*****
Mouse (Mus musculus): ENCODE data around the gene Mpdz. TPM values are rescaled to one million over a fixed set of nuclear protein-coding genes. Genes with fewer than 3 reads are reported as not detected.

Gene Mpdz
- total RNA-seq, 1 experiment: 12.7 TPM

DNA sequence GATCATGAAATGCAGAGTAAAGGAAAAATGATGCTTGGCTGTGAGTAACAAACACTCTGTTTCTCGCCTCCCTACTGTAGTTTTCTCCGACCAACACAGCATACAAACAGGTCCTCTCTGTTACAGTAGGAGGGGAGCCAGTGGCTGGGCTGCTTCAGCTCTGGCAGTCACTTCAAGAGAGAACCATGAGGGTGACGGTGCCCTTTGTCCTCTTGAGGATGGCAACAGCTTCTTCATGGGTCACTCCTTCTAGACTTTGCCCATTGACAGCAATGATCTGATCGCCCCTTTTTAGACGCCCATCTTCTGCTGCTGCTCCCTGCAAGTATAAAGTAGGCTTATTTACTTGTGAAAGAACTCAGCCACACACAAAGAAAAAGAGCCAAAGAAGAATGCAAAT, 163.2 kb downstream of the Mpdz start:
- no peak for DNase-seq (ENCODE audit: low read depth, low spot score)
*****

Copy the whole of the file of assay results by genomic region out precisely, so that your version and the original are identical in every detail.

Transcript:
Mouse (Mus musculus): ENCODE data around the gene Mpdz. TPM values are rescaled to one million over a fixed set of nuclear protein-coding genes. Genes with fewer than 3 reads are reported as not detected.

Gene Mpdz
- total RNA-seq, 1 experiment: 12.7 TPM

DNA sequence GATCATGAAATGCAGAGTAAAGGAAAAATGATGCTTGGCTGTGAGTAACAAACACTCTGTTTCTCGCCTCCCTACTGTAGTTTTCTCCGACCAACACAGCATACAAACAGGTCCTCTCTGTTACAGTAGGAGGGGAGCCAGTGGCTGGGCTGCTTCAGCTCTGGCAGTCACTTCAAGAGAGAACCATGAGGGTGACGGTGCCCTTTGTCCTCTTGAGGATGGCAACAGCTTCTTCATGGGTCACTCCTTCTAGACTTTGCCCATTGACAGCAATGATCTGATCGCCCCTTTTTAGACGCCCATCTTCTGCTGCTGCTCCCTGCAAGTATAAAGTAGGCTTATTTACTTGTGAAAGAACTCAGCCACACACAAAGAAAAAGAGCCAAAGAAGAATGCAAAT, 163.2 kb downstream of the Mpdz start:
- no peak for DNase-seq (ENCODE audit: low read depth, low spot score)